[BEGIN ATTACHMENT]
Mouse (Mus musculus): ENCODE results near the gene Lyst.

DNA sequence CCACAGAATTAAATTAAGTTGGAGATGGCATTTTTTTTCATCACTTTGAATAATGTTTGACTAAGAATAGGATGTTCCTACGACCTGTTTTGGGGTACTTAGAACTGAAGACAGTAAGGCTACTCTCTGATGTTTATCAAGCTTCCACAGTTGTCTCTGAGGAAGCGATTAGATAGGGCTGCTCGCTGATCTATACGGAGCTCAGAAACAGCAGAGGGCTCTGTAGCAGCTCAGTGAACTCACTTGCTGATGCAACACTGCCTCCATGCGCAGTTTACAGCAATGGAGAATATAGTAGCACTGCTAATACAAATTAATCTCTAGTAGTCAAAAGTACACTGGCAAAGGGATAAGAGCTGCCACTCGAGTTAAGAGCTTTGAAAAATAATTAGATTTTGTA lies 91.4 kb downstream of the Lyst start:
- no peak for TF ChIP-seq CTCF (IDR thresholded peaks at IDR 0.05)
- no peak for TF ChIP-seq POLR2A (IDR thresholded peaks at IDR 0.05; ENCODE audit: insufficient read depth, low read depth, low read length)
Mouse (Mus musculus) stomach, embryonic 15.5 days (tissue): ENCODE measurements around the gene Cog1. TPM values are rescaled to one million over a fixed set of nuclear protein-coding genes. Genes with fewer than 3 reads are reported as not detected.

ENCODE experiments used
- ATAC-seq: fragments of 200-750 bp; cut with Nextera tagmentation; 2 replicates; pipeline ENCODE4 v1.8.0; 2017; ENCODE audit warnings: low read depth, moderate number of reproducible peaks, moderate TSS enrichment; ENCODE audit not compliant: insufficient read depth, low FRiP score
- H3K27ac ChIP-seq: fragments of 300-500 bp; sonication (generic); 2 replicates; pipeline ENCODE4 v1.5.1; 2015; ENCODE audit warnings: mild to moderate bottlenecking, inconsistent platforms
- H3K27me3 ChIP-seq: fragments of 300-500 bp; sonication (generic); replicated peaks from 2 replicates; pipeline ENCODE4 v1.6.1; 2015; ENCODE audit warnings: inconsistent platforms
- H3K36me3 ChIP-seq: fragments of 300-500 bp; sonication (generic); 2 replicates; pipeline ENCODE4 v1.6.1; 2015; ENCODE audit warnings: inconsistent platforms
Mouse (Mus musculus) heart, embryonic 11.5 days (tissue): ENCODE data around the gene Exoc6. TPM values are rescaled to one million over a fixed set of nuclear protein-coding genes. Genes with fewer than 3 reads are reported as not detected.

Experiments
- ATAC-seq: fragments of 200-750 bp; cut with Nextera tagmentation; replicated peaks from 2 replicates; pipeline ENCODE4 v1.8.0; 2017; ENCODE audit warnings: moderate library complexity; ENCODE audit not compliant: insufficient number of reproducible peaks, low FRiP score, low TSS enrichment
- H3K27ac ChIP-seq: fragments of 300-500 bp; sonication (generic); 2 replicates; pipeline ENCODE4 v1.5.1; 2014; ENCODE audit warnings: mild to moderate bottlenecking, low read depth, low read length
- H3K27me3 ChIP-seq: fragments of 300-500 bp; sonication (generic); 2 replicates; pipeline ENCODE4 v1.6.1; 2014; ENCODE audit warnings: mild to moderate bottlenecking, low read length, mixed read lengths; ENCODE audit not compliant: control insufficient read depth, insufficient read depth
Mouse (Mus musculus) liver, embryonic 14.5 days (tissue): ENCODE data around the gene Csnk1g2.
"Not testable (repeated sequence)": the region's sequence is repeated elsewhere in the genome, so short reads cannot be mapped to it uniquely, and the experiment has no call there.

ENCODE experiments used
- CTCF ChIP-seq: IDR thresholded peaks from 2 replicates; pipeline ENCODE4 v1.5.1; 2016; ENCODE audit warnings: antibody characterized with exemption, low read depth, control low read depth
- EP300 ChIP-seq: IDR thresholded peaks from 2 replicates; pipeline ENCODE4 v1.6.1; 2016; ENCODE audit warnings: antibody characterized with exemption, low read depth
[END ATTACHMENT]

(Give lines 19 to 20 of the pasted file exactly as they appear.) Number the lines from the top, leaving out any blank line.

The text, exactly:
- CTCF ChIP-seq: IDR thresholded peaks from 2 replicates; pipeline ENCODE4 v1.5.1; 2016; ENCODE audit warnings: antibody characterized with exemption, low read depth, control low read depth
- EP300 ChIP-seq: IDR thresholded peaks from 2 replicates; pipeline ENCODE4 v1.6.1; 2016; ENCODE audit warnings: antibody characterized with exemption, low read depth